The U.S. Supreme Court is expected to decide by the end of this month whether Affordable Care Act subsidies are legal in Alaska and 33 other states that use the federal health insurance exchange. More than 18,000 people in Alaska could lose subsidies if the court decides in favor of the plaintiffs in the King v. Burwell case. The plaintiffs argue the ACA only allows for subsidies in states that set up their own exchange.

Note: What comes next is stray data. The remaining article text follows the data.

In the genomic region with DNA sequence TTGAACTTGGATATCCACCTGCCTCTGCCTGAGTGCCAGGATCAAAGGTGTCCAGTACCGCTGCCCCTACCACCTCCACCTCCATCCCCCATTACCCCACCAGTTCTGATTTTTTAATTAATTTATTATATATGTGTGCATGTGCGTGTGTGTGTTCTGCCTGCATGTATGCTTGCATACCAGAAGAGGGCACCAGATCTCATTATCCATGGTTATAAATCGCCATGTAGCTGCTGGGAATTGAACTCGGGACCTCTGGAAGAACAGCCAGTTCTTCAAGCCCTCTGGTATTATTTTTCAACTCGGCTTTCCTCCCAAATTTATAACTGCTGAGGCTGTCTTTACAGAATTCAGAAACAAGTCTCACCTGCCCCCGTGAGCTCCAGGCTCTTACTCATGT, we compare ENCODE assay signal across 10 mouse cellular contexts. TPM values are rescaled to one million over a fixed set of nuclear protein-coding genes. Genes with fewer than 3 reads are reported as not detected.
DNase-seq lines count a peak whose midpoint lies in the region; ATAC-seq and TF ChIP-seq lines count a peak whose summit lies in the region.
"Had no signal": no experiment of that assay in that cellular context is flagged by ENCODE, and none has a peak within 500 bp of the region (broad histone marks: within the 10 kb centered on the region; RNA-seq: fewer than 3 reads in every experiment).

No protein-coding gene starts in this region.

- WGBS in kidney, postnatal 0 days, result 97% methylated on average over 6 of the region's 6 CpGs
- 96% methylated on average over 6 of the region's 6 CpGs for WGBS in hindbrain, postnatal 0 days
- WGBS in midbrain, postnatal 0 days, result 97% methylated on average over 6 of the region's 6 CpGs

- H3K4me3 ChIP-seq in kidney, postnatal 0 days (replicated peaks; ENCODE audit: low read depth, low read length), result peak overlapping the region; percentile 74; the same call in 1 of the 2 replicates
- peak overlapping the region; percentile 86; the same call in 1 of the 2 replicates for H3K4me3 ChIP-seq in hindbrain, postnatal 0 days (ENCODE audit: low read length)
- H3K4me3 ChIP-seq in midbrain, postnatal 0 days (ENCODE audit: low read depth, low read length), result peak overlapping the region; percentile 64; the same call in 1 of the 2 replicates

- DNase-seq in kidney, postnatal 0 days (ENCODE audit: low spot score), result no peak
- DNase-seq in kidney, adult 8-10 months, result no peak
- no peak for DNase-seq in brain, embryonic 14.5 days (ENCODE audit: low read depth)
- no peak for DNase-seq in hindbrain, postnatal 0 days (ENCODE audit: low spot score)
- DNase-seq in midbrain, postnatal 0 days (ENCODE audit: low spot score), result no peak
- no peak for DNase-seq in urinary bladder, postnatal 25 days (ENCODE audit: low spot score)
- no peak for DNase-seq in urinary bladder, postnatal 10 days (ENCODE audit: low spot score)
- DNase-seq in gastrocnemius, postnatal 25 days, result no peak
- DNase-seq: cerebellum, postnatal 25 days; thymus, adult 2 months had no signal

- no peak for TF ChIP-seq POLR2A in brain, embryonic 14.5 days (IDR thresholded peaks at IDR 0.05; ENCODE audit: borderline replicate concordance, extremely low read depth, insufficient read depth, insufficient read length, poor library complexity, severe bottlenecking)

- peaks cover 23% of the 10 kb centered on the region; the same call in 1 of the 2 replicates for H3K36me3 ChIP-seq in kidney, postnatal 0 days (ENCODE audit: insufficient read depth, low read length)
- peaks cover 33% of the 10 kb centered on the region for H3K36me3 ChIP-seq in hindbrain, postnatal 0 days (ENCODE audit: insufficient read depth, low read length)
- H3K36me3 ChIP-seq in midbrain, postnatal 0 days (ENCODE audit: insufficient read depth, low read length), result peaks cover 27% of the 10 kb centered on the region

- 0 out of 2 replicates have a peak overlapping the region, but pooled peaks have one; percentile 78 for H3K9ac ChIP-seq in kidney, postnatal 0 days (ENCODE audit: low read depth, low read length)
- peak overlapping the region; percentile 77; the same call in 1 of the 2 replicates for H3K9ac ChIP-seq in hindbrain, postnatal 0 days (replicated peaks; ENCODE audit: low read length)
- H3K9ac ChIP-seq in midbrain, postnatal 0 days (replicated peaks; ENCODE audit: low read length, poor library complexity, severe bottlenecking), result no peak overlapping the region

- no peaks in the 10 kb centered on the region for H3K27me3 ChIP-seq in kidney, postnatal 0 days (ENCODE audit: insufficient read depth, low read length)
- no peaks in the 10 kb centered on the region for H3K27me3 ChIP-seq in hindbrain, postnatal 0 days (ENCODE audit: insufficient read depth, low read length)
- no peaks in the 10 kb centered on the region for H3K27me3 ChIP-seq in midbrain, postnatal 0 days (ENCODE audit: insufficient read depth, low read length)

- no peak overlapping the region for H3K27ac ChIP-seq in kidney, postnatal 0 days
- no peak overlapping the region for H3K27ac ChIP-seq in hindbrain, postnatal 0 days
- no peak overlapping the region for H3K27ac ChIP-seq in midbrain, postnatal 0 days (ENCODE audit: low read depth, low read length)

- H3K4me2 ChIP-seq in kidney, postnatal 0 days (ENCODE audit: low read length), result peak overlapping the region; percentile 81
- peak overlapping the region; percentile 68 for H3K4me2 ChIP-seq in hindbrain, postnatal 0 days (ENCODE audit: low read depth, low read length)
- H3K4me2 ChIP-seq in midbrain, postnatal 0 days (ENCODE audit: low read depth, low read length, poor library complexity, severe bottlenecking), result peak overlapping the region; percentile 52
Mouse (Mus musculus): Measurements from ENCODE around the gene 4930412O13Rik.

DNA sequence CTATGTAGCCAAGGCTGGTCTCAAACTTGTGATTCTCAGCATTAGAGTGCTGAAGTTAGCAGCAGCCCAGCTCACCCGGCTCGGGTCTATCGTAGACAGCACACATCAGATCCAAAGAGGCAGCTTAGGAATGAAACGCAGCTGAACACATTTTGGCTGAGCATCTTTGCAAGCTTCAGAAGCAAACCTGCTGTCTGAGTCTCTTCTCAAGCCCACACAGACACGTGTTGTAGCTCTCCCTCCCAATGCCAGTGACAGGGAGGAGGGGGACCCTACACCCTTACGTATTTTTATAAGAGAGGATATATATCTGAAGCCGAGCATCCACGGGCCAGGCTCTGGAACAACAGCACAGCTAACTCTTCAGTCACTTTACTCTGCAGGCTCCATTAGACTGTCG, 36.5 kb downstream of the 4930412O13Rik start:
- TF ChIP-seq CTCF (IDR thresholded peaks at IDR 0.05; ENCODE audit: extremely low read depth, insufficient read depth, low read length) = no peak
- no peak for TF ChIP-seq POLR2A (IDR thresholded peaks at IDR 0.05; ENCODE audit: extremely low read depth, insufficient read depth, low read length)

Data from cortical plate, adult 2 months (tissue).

Alaska’s insurance director, Lori Wing-Heier is paying close attention to the issue as she waits for a decision:
“In the meantime we continue to work on our contingency plan, refine our contingency plan, exploring all options and what will be the most feasible for the state and we’ll be able to discuss it in more detail once the opinion is released.”
Wing-Heier says Governor Bill Walker is committed to ensuring that Alaskans who are receiving subsidies won’t lose them. The average subsidy in Alaska is more than $500 each month.
Without the subsidies, the Kaiser Family Foundation estimates the cost of the premiums would spike by 500 percent.